Manas National Park Current Affairs - 2019
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The two-day Assam Spring Festival was held at Manas National Park. It was organised by Indian Weavers’ Association and Swankar Mithinga Onsai Afat, an association of reformed poachers in Manas who are now engaged in wildlife conservation and preservation.
The aim of the festival was to promote local food and culture of fringe villagers. It also attempted to create model of alternative livelihood through food, handloom and culture. The itinerary of festival included village tours, exposition of local handicraft and handloom, cultural showcase, local folk music and tasting of local cuisines and delicacies. It saw participation of over 300 domestic and foreign tourists. Residents of fringe villages that dot National Park gave tourists experience of lifetime by offering them peek into their rural lives.
Manas National Park
Manas National Park (or Manas wildlife sanctuary) is UNESCO Natural World Heritage site, a Project Tiger reserve, an elephant reserve and a biosphere reserve in Assam. It is home to a great variety of wildlife, including many endangered species viz. tiger, pygmy hog, Indian one horn rhinoceros and Indian elephant. It is located in Himalayan foothills and is contiguous with Royal Manas National Park in Bhutan. It covers five districts of Assam- Kokrajhar, Baksa, Chirang, Udalguri and Barpeta. The Manas river, a major tributary of Brahmaputra River passes through heart of national park.
Assam-based ecologist and conservation activist Bibhuti Lahkar has won prestigious ‘Heritage Heroes Award’ of the International Union for Conservation of Nature (IUCN).
With this, he became the first Asian to win this prestigious environmental award. He was presented this award at the IUCN’s ongoing World Conservation Congress in Honolulu, Hawaii.
Lahkar was among five conservationists across the globe to be nominated for 2016 Heritage Heroes Award. Others were Bantu Lukambo and Josue Kambasu Mukura (Congo), Yulia Naberezhnaya and Andrey Rudomahka (Russia)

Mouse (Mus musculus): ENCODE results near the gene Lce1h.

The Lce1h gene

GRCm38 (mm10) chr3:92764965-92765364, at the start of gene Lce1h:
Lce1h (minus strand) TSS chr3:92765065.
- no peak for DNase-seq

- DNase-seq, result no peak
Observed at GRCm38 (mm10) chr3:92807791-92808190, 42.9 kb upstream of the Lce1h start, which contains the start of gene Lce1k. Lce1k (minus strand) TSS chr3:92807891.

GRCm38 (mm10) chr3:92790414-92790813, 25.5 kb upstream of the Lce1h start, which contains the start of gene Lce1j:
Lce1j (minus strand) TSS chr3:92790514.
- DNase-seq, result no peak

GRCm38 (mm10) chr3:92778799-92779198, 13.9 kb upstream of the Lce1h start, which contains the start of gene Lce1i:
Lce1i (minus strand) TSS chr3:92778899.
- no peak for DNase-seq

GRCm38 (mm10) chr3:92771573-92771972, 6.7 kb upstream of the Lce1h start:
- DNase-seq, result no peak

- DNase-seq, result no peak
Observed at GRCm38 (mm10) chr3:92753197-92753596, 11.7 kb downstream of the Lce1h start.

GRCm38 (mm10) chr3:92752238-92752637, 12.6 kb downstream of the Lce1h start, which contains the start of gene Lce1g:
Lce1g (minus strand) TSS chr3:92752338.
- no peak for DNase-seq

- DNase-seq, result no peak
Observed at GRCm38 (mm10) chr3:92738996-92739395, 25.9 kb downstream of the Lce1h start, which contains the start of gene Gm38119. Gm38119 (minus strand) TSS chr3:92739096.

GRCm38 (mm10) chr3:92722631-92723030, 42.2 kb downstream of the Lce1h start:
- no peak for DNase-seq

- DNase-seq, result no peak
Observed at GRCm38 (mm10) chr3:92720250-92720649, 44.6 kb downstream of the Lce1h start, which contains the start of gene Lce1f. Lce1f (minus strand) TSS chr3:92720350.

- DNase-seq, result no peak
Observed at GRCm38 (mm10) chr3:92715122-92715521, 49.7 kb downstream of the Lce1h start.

About Bibhuti Lahkar
- For the past two decades Lahkar, has been working to save the grasslands, flora and fauna of Manas National Park area.
- Currently, he is engaged as Manas Landscape Administrator for Aaranyak, an NGO working for biodiversity conservation in northeast India.
- He has intensively studied grasslands of Manas and is globally recognised as an expert in threatened flora and fauna of the Terai region along southern foothills of the Himalayas.
- He was also instrumental in connecting Manas Wildlife Sanctuary with the Royal Manas National Park in Bhutan.
- Connecting them had led to a system of trans-boundary wildlife monitoring which now supports management in entire Manas natural area that spreads across India and Bhutan.
- He also had conducted the first GIS survey of the Manas and his research findings and recommendations were critical component in the Manas Tiger Conservation Plan.
IUCN’s Heritage Heroes Award: It aims at recognising “outstanding efforts” of persons around the world in making a difference in the conservation of World Heritage sites in challenging situations.